On its website, the center claims to have facilitated about 1,400 successful adoptions since its founding in 1995. According to its corporate registration filing, it has done business under eight other names in the past, including A Heart of Gold Adoptions, An All American Adoption Agency, A Bridge Adoption Services and A Adoption with Love.

In 2005, the center incorporated as a nonprofit organization under state law, though it does not have federal tax exempt status from the Internal Revenue Service.

James C. Webb, who is currently listed as the only representative — director, officer, president, and registered agent — for the adoption center, did not return a call from The Tribune. His office referred the newspaper to Jenkins, who also represents the adoption agency.

Jenkins confirmed the business was set up as a nonprofit under Utah law.

In its incorporation filing, the center listed its purpose as a child placing agency; providing humanitarian relief and education to underprivileged children worldwide; sheltering children who do not have homes, families or both; assisting adoptive parents; and soliciting contributions.

The center, based in American Fork, has facilitated at least five other controversial adoptions that ended up in rulings by the Utah Supreme Court or Utah Court of Appeals. All of those adoptions involved unmarried fathers, unlike the current case. Each of those fathers — Victor Johnson, Frank Osborne, Buddy Pruitt, Cody O'Dea and Bryn Ayers — were unsuccessful in stopping adoptions of their biological children, mostly based on findings they acted too late under Utah law to protect their parental rights.

The center received harsh criticism in the ruling by McDade, who rebuked the agency for its failure to return Achane's daughter to him once he realized what had happened to her.

McDade also questioned the agency's requirement that the Freis pay an "advertising fee" of $9,800 to a marketing company, in addition to other adoption and pregnancy-related expenses it collected.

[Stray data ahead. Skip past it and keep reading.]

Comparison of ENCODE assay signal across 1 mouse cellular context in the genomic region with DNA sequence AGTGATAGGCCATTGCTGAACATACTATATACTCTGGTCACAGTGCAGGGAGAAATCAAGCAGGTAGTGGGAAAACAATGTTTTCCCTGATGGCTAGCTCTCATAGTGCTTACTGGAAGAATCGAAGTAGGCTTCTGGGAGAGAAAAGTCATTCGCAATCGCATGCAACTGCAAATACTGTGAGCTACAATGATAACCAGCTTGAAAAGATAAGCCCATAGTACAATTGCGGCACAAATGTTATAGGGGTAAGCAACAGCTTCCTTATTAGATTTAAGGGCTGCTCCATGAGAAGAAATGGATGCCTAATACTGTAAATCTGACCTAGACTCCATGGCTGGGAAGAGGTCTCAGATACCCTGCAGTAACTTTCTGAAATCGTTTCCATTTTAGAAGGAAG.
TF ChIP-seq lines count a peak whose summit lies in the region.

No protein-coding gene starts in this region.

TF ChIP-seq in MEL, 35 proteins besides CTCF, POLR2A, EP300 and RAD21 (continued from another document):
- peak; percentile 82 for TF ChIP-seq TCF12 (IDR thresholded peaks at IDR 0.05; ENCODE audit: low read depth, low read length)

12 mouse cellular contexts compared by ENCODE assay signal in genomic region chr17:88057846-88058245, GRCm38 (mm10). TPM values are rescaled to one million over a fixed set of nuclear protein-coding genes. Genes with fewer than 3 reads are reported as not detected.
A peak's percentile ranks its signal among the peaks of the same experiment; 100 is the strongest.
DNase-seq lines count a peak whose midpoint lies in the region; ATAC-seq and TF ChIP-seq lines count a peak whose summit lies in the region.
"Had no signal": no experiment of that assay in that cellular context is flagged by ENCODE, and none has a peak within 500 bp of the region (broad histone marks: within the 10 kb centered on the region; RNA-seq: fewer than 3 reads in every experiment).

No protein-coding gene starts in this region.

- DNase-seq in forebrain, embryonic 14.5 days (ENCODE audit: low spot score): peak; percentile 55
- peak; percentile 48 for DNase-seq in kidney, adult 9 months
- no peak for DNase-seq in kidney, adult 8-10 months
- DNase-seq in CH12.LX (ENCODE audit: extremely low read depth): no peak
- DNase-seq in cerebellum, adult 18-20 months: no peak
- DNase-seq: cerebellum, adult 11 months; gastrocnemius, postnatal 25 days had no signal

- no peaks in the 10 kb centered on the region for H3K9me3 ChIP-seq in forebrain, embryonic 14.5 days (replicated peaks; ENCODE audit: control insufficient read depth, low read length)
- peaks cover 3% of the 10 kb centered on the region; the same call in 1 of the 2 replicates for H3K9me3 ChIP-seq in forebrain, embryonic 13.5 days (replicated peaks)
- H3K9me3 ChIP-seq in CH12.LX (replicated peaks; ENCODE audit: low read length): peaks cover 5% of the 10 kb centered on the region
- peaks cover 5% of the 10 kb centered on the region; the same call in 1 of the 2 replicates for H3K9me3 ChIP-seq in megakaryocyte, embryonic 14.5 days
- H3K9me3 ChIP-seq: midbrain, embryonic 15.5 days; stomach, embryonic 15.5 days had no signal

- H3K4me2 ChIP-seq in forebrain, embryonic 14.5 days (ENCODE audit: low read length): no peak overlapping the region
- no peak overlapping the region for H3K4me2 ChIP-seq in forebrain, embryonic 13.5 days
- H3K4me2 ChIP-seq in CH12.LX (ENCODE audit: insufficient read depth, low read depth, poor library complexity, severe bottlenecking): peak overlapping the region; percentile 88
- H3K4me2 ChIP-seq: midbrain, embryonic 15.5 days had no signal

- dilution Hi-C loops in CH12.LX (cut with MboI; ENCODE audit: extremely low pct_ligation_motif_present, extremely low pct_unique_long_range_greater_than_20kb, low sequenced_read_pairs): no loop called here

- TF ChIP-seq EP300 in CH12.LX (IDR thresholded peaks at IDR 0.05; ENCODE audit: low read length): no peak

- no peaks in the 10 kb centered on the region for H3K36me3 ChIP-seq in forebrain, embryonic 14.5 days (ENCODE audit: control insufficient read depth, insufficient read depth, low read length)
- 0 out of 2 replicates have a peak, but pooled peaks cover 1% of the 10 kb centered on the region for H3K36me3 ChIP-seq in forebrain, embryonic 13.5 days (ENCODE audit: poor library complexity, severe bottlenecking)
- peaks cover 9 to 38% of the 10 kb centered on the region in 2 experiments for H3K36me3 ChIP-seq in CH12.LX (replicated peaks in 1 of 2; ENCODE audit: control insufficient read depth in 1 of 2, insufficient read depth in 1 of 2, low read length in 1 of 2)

That business, Blue Sky Choice Marketing, was founded and is operated by Webb, who is the only principal listed for the firm in its corporate registration. According to that document, the marketing company is located in Cedar City and has been in business about two years.

While holding itself out as a nonprofit, the agency also requires clients to pay the advertising fee to Webb's other company, the judge noted.

Twitter: @Brooke4Trib —

Agency participated in reality show

Earlier this year, the Adoption Center of Choice was featured on an hour-long special on TLC called "Birth Moms," a reality show that chronicled experiences of three unwed, pregnant women who were living in homes provided by the center and struggling with their decisions to pursue adoption.

James C. Webb, the agency's executive director, told The Salt Lake Tribune as part of a report on the show that five of his seven daughters are adopted. Of birth moms, he said: "Here they are doing this amazing thing — giving a gift of life to a child and a family. And it's not an easy thing. I can't even imagine how challenging it is."

Webb said that of the 150 to 200 women who seek the agency's services each year, about 100 decide to move forward with an adoption. On a blog at its website, a company representative says adoption fees can run from $22,000 to $30,000. —

Donation funds for both sides

Jared and Kristi Frei are soliciting contributions for their legal fund on their blog at

Numerous people also have asked how to contribute to Terry Achane's legal fund. Contributions may be sent to The Law Offices of Wiser and Wiser, 2825 E. Cottonwood Parkway, Ste. 500, Salt Lake City, Utah, 84121.